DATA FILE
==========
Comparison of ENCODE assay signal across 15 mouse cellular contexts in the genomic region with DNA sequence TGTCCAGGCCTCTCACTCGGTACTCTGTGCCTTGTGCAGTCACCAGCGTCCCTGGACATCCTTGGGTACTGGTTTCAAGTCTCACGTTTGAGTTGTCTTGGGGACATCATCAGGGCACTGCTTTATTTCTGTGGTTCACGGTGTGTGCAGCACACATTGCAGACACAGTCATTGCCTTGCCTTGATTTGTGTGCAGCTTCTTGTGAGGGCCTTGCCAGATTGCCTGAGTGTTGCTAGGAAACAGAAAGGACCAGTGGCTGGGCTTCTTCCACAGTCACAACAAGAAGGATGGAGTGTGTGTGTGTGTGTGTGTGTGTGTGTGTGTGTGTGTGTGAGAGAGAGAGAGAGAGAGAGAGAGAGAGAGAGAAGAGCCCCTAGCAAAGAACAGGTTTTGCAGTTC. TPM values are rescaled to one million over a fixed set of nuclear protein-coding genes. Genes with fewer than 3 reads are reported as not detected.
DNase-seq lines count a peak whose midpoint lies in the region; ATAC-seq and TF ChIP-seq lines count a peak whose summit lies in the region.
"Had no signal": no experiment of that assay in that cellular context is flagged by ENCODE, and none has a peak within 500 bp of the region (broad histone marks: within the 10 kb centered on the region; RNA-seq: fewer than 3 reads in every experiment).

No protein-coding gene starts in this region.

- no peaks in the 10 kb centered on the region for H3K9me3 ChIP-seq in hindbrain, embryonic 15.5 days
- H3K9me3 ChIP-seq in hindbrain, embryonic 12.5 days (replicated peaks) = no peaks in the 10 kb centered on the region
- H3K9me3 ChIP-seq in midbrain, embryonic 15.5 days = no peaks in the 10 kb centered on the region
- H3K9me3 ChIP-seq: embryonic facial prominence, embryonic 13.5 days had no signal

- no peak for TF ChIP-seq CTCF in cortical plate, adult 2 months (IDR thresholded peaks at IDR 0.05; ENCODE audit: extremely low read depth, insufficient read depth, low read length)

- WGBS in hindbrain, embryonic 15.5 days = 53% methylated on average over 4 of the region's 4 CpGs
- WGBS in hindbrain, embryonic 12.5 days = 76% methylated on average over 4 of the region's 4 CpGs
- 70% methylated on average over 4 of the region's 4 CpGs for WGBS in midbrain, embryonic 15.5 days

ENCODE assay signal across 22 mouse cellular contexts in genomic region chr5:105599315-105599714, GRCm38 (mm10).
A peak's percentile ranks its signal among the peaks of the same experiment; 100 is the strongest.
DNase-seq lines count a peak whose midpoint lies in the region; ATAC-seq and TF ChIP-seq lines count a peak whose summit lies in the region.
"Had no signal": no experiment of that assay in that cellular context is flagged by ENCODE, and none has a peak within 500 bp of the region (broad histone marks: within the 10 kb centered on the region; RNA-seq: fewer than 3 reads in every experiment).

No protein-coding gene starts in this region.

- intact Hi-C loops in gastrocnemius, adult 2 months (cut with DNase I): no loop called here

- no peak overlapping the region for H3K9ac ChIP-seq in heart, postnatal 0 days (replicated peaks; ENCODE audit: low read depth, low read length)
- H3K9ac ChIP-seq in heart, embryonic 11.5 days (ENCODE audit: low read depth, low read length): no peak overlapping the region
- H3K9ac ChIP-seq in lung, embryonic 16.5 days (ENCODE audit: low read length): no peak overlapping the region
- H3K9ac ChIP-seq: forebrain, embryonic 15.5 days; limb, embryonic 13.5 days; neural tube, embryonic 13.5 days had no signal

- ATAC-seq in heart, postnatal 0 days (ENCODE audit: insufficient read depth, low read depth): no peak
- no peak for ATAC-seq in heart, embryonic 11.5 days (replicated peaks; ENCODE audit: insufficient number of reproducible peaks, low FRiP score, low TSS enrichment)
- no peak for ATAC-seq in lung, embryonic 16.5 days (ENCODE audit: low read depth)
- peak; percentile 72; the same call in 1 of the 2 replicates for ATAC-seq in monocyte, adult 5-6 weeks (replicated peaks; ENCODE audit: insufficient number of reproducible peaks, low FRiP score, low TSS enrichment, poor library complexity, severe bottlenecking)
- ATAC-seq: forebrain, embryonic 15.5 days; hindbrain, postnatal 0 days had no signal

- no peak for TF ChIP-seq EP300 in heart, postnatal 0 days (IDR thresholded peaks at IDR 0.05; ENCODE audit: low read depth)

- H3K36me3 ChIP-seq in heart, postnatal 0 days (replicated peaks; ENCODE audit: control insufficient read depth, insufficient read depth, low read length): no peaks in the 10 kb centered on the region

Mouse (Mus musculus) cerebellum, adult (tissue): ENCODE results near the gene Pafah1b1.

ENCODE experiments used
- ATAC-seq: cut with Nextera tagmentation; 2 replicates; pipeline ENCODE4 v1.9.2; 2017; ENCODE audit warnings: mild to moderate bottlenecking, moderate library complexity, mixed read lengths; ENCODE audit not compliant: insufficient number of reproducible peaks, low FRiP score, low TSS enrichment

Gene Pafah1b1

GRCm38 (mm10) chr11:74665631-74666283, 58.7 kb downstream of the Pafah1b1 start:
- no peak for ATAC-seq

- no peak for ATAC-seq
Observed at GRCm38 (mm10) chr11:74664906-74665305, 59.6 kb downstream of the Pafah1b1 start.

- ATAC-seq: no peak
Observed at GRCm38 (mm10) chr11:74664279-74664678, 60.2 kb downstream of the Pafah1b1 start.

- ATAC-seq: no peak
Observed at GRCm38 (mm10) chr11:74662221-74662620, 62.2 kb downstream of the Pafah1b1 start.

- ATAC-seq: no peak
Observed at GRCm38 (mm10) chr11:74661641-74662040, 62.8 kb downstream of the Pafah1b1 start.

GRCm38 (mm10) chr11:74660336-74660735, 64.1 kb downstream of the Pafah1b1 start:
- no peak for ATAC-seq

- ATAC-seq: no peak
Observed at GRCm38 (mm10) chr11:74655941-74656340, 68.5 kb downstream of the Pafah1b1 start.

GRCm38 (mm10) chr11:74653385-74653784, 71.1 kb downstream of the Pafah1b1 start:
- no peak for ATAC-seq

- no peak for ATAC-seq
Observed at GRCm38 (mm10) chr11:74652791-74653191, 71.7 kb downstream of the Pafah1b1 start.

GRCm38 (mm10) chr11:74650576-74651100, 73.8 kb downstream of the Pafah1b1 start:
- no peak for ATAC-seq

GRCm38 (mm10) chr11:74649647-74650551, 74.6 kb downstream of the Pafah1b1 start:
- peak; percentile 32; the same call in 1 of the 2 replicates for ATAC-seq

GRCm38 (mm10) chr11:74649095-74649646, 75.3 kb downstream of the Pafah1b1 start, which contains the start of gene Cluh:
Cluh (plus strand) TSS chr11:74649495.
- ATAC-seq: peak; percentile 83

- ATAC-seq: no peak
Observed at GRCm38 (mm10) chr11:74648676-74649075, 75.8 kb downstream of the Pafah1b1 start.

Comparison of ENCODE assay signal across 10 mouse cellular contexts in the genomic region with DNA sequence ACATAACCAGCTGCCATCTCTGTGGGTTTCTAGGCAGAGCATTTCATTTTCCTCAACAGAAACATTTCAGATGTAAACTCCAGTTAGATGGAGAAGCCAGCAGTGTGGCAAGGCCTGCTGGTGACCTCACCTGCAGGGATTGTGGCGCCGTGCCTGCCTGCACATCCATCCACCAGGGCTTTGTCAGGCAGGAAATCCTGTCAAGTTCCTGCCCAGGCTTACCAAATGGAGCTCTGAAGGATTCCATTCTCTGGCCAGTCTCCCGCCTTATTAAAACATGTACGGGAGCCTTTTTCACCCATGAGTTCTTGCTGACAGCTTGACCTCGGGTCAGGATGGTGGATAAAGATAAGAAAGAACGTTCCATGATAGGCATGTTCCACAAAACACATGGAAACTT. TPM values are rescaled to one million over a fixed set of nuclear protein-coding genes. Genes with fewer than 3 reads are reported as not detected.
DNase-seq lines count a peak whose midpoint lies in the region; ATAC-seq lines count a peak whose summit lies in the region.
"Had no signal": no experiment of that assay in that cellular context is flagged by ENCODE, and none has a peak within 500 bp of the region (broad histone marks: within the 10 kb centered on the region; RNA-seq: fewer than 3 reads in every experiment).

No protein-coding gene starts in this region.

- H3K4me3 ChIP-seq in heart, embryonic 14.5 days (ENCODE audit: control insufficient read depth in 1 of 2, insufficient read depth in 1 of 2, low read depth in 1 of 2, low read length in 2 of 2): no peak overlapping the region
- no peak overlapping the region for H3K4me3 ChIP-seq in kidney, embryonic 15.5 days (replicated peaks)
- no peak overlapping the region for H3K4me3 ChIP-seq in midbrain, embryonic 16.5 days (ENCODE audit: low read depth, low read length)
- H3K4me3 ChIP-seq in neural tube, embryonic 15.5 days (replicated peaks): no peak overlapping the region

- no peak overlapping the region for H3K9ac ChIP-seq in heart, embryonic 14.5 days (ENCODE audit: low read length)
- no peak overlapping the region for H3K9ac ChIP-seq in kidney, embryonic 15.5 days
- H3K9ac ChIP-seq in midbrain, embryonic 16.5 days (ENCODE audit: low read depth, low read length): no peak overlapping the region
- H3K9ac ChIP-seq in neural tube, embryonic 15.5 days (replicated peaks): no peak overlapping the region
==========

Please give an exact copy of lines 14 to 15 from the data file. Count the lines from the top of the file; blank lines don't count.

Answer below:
A peak's percentile ranks its signal among the peaks of the same experiment; 100 is the strongest.
DNase-seq lines count a peak whose midpoint lies in the region; ATAC-seq and TF ChIP-seq lines count a peak whose summit lies in the region.